Plants from near Santa Theresa in Espírito Santo, Brazil, were described by Boudet Fernandes (1989) as a new species, Euterpe espiritosantensis. In our treatment we consider that the characters used to define the new species fall into the range of variation of Euterpe edulis. This taxon, like most other species in the genus, is wide ranging and variable, with many local races and forms. One interesting feature of this form is that the pinnae are sometimes loosely clustered. (Gloria Galeano and A. Henderson)/Palmweb.

Culture

"The main acai palm, euterpe oleracea is way too tropical and barely even survives in Southern Florida. Growing it in even the warmest and mildest parts of California is very, very difficult. However, I was surprised that there was a type of acai palm that grew in California. Euterpe Edulis fruits in Southern California and is about as hardy as a king palm. If you can grow a king palm in Northern California, there's a pretty good chance euterpe edulis will grow for you. If you're into fruit, this is definitely a worthwhile palm to seek out." (Dr. Axel Kratel) Cold Hardiness Zone: 10a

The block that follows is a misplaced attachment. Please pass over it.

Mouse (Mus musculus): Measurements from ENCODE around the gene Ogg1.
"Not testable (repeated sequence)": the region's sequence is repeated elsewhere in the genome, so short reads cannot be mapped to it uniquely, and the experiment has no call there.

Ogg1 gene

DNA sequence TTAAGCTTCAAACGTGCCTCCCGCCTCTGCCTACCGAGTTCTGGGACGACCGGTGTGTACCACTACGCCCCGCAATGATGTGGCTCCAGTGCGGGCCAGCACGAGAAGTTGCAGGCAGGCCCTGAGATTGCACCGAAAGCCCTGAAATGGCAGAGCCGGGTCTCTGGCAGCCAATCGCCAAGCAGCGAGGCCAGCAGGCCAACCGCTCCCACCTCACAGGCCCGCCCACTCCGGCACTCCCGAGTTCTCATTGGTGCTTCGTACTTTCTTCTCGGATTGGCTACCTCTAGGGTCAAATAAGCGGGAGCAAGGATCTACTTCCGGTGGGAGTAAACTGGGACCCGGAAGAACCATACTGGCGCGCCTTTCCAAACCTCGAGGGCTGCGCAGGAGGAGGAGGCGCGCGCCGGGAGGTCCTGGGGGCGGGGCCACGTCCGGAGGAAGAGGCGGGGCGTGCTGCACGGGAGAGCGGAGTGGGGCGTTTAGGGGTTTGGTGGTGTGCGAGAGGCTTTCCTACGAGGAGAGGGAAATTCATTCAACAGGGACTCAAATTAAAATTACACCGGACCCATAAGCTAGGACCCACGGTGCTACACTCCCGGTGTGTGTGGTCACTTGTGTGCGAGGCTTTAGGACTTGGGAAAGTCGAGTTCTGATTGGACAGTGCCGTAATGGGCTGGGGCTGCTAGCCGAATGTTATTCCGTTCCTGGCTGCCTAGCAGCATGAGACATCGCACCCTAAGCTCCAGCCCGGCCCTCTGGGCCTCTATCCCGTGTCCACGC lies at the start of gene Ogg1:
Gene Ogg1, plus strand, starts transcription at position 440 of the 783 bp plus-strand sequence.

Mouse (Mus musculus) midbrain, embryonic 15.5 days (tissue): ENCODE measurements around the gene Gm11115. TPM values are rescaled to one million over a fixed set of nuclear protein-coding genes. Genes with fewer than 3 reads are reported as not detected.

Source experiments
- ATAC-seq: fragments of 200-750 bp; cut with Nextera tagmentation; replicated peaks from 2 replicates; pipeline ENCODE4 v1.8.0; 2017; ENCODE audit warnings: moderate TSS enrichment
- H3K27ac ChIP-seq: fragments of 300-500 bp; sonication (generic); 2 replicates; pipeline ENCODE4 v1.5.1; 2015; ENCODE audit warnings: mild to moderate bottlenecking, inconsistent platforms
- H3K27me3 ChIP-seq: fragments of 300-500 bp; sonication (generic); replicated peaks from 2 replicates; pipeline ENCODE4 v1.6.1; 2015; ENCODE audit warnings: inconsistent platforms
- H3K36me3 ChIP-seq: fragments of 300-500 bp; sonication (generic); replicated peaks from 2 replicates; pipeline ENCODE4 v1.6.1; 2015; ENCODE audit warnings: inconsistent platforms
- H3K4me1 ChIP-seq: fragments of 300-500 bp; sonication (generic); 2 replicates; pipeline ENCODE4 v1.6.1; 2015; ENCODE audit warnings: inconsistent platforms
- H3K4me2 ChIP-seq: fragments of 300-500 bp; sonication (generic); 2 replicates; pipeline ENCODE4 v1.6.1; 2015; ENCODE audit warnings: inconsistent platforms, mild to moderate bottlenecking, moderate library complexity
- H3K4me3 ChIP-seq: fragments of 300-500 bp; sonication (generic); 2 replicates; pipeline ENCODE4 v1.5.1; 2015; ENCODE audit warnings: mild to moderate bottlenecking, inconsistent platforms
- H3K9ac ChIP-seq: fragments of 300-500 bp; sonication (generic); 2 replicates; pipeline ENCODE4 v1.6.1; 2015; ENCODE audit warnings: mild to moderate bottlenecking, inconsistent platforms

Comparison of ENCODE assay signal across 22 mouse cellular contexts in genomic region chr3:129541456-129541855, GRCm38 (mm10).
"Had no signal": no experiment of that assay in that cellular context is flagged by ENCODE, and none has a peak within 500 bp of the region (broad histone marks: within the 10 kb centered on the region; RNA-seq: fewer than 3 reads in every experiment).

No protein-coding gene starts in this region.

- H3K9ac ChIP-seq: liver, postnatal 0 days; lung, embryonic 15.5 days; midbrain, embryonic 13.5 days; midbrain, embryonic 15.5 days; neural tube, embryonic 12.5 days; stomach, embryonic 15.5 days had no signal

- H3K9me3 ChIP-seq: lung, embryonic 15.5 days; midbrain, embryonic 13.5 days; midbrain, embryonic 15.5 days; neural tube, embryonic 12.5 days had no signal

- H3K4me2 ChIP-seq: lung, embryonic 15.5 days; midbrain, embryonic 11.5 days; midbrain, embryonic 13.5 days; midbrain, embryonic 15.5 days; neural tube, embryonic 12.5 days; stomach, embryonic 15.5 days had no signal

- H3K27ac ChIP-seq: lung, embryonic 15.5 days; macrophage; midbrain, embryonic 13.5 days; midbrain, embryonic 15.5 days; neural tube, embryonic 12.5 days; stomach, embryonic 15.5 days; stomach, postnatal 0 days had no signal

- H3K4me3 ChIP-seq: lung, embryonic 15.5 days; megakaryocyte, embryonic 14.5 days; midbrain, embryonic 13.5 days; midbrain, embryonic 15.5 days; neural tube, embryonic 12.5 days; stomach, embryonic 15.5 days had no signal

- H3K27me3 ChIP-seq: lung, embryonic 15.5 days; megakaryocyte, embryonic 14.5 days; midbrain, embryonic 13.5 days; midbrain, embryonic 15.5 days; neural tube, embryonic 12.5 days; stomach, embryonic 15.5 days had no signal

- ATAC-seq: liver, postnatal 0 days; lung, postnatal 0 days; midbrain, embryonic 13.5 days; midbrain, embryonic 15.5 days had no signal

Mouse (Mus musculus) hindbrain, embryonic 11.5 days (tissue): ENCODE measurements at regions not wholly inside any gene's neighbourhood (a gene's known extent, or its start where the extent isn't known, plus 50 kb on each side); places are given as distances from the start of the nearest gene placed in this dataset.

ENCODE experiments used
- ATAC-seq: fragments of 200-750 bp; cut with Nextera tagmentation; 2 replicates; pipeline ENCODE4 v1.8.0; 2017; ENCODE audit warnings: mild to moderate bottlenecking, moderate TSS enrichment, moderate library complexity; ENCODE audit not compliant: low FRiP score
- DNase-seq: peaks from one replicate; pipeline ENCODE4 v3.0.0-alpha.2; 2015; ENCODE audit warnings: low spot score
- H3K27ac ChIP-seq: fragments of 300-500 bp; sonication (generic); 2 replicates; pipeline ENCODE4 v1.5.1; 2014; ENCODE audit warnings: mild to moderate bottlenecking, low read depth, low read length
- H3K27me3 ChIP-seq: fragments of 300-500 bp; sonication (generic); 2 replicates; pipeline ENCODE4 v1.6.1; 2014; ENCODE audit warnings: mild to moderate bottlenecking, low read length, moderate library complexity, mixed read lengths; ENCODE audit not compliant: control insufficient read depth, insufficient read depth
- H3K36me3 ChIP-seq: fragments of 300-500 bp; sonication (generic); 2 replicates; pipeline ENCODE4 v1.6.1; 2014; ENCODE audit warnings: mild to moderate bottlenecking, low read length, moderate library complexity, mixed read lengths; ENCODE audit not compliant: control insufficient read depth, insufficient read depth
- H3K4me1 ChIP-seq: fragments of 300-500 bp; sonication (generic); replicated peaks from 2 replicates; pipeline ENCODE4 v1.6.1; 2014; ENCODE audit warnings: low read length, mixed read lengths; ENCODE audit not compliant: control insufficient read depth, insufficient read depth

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Comments and Curiosities


External Links

References

Phonetic spelling of Latin names by edric.

Special thanks to Geoff Stein, (Palmbob) for his hundreds of photos.

Special thanks to Palmweb.org, Dr. John Dransfield, Dr. Bill Baker & team, for their volumes of information and photos.

Glossary of Palm Terms; Based on the glossary in Dransfield, J., N.W. Uhl, C.B. Asmussen-Lange, W.J. Baker, M.M. Harley & C.E. Lewis. 2008. Genera Palmarum - Evolution and Classification of the Palms. Royal Botanic Gardens, Kew. All images copyright of the artists and photographers (see images for credits).

Gloria Galeano & A. Henderson. Flora Neotropica. New York Botanical Garden.


Many Special Thanks to Ed Vaile for his long hours of tireless editing and numerous contributions.